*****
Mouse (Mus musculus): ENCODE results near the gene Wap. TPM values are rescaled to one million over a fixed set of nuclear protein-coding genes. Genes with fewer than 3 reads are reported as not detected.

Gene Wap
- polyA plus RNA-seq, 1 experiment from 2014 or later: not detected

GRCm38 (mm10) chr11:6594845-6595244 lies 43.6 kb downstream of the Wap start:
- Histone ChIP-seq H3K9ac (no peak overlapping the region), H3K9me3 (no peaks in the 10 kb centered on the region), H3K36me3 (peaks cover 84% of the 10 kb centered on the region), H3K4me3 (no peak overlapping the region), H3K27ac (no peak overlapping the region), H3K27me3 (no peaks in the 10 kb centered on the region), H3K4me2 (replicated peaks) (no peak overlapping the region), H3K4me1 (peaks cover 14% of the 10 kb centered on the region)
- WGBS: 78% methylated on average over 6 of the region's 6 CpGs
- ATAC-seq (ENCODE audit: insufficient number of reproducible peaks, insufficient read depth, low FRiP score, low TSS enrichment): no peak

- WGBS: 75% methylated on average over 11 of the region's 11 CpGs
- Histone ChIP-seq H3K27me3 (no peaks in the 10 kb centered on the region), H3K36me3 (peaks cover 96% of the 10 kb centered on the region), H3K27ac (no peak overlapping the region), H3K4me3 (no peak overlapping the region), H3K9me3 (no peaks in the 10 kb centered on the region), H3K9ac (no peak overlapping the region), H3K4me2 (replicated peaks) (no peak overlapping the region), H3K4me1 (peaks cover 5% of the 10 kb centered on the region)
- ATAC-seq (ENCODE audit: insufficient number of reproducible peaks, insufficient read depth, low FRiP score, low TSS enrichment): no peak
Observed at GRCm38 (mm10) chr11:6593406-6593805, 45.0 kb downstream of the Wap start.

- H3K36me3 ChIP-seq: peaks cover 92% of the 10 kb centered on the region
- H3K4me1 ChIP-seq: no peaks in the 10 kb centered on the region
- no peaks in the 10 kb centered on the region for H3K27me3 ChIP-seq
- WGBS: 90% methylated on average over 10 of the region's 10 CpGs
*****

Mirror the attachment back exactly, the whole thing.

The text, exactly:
Mouse (Mus musculus): ENCODE results near the gene Wap. TPM values are rescaled to one million over a fixed set of nuclear protein-coding genes. Genes with fewer than 3 reads are reported as not detected.

Gene Wap
- polyA plus RNA-seq, 1 experiment from 2014 or later: not detected

GRCm38 (mm10) chr11:6594845-6595244 lies 43.6 kb downstream of the Wap start:
- Histone ChIP-seq H3K9ac (no peak overlapping the region), H3K9me3 (no peaks in the 10 kb centered on the region), H3K36me3 (peaks cover 84% of the 10 kb centered on the region), H3K4me3 (no peak overlapping the region), H3K27ac (no peak overlapping the region), H3K27me3 (no peaks in the 10 kb centered on the region), H3K4me2 (replicated peaks) (no peak overlapping the region), H3K4me1 (peaks cover 14% of the 10 kb centered on the region)
- WGBS: 78% methylated on average over 6 of the region's 6 CpGs
- ATAC-seq (ENCODE audit: insufficient number of reproducible peaks, insufficient read depth, low FRiP score, low TSS enrichment): no peak

- WGBS: 75% methylated on average over 11 of the region's 11 CpGs
- Histone ChIP-seq H3K27me3 (no peaks in the 10 kb centered on the region), H3K36me3 (peaks cover 96% of the 10 kb centered on the region), H3K27ac (no peak overlapping the region), H3K4me3 (no peak overlapping the region), H3K9me3 (no peaks in the 10 kb centered on the region), H3K9ac (no peak overlapping the region), H3K4me2 (replicated peaks) (no peak overlapping the region), H3K4me1 (peaks cover 5% of the 10 kb centered on the region)
- ATAC-seq (ENCODE audit: insufficient number of reproducible peaks, insufficient read depth, low FRiP score, low TSS enrichment): no peak
Observed at GRCm38 (mm10) chr11:6593406-6593805, 45.0 kb downstream of the Wap start.

- H3K36me3 ChIP-seq: peaks cover 92% of the 10 kb centered on the region
- H3K4me1 ChIP-seq: no peaks in the 10 kb centered on the region
- no peaks in the 10 kb centered on the region for H3K27me3 ChIP-seq
- WGBS: 90% methylated on average over 10 of the region's 10 CpGs